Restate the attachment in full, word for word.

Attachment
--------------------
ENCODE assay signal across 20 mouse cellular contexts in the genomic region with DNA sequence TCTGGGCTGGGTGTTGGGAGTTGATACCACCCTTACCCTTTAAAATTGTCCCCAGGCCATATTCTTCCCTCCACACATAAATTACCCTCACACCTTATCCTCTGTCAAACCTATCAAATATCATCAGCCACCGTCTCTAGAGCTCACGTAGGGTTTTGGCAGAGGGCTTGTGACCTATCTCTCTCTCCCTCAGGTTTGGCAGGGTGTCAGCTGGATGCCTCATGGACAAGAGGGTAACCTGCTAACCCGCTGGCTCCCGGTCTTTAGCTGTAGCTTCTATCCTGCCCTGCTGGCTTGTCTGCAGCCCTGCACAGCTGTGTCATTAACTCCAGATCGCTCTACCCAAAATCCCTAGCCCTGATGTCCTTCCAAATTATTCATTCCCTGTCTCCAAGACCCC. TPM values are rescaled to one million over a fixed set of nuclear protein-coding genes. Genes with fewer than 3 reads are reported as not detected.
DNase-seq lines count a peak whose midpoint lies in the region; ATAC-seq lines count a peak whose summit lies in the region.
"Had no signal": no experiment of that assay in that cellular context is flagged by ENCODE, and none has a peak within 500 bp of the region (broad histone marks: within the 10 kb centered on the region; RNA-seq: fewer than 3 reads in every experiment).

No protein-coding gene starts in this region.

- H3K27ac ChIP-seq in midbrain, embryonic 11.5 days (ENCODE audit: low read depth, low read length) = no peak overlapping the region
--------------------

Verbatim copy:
ENCODE assay signal across 20 mouse cellular contexts in the genomic region with DNA sequence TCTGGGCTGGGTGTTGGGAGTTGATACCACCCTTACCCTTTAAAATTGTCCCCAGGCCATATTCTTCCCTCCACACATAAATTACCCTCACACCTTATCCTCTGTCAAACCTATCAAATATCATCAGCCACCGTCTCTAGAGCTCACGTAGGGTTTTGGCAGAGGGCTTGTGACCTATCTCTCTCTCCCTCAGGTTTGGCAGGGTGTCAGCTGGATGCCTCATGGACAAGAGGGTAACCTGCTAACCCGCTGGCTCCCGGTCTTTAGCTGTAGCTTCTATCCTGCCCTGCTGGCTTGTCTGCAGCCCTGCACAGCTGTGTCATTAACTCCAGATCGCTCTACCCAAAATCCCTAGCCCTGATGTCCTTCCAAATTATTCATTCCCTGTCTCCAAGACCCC. TPM values are rescaled to one million over a fixed set of nuclear protein-coding genes. Genes with fewer than 3 reads are reported as not detected.
DNase-seq lines count a peak whose midpoint lies in the region; ATAC-seq lines count a peak whose summit lies in the region.
"Had no signal": no experiment of that assay in that cellular context is flagged by ENCODE, and none has a peak within 500 bp of the region (broad histone marks: within the 10 kb centered on the region; RNA-seq: fewer than 3 reads in every experiment).

No protein-coding gene starts in this region.

- H3K27ac ChIP-seq in midbrain, embryonic 11.5 days (ENCODE audit: low read depth, low read length) = no peak overlapping the region